Solid growth clearly highlights Dubai’s position as the leading business destination in the region, Bin Sulayem said, adding: “Going forward, we will focus on driving company registrations, introducing new and improved services and innovative products, as well as investing in JLT’s infrastructure and so pursuing our mission to enhance trade flows through Dubai.”

JLT-based companies enjoy attractive benefits under the free zone status, including a 50-year guaranteed tax holiday, 100 per cent business ownership, full ownership of business premises, and a secure, regulated environment.

via Business : Company registrations at JLT jump 38%

How to cover your small business

Glass: damage to shop fronts and sign writing at your premises could be costly to repair. Accidental damage to the glass would be covered;

Fidelity guarantee: this is where the business insures itself against losses as a result of employee fraud;

Accounts receivable: a business can insure possible losses if, for example, the business is destroyed in a fire, no records of accounts have remained and the business is unable to establish the amount due to them;

Goods in transit: many businesses transport and deliver goods produced or sold. Make sure that you are covered in the eventuality of accidents or hijackings that could damage or destroy the goods being transported.

via How to cover your small business – Business LIVE

Eastern Cape – Ciskei

Stadium Nelson Mandela Bay, in Port Elizabeth,...

The Eastern Cape as a South African Province came into being in 1994 and incorporated areas from the former Xhosa homelands of the Transkei and Ciskei, together with what was previously part of the Cape Province.

Agriculture

There is much fertile land in the Eastern Cape, and agriculture is important. The fertile Langkloof Valley in the southwest has enormous deciduous fruit orchards, while sheep farming predominates in the Karoo. The Alexandria-Grahamstown area produces pineapples, chicory and dairy products, while coffee and tea are cultivated at Magwa. People in the former Transkei region are dependent on cattle, maize and sorghum-farming. An olive nursery has been developed in collaboration with the University of Fort Hare to form a nucleus of olive production in the Eastern Cape.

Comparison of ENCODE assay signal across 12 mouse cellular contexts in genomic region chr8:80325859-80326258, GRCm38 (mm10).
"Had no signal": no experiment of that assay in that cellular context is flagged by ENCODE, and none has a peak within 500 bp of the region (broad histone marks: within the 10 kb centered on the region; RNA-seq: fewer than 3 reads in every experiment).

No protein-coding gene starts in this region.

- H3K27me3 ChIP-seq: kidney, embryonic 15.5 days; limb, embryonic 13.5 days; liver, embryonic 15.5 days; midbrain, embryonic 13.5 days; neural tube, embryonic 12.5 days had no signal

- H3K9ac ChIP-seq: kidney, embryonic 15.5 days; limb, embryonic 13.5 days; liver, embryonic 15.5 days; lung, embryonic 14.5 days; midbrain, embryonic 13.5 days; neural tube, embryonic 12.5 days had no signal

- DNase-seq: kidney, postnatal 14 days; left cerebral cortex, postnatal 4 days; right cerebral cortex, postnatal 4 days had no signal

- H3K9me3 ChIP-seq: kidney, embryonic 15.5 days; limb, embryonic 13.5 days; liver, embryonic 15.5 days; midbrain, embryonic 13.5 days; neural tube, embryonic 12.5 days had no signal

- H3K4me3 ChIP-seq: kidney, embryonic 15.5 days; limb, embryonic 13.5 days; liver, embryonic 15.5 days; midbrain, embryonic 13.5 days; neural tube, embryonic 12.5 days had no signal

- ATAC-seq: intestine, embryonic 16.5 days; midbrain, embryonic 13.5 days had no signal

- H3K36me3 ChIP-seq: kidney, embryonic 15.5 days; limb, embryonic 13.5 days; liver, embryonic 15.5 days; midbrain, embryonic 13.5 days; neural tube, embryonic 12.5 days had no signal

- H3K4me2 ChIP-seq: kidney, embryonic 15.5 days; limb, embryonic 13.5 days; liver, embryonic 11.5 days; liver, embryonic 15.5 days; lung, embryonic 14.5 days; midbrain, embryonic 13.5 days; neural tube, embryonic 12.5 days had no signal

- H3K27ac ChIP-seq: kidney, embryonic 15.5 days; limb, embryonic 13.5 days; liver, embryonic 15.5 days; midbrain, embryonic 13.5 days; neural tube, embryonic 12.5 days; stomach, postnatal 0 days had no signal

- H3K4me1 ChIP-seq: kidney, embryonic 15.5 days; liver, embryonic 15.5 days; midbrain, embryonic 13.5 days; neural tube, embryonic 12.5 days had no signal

The basis of the province’s fishing industry is squid, some recreational and commercial fishing for line fish, the collection of marine resources, and access to line-catches of hake.


Industry

The two major industrial centres, Port Elizabeth and East London have well-developed economies based on the automotive industry. General Motors and Volkswagen both have major assembly lines in the Port Elizabeth area, while East London is dominated by the large DaimlerChrysler plant. The largest construction project in Africa is currently underway at Coega, about 20 km north of Port Elizabeth, where a new harbour is being built. It is expected that this development will give the province a major economic boost.

With two harbours and three airports offering direct flights to the main centres, and an excellent road and rail infrastructure, the province has been earmarked as a key area for growth and economic development. Environmentally friendly projects include the Fish River Spatial Development Initiative, the Wild Coast SDI, and two industrial development zones, the West Bank in East London and, near Port Elizabeth, Coega – the largest infrastructure development in post-apartheid South Africa. Plans for the development of the area as an export-orientated zone include the construction of the deepwater Port of Ngqura.

Other important sectors include finance, real estate, business services, wholesale and retail trade, and hotels and restaurants.

via Eastern Cape – Wikipedia, the free encyclopedia

Economy of Czechoslovakia

James Albert Bonsack's cigarette rolling machi...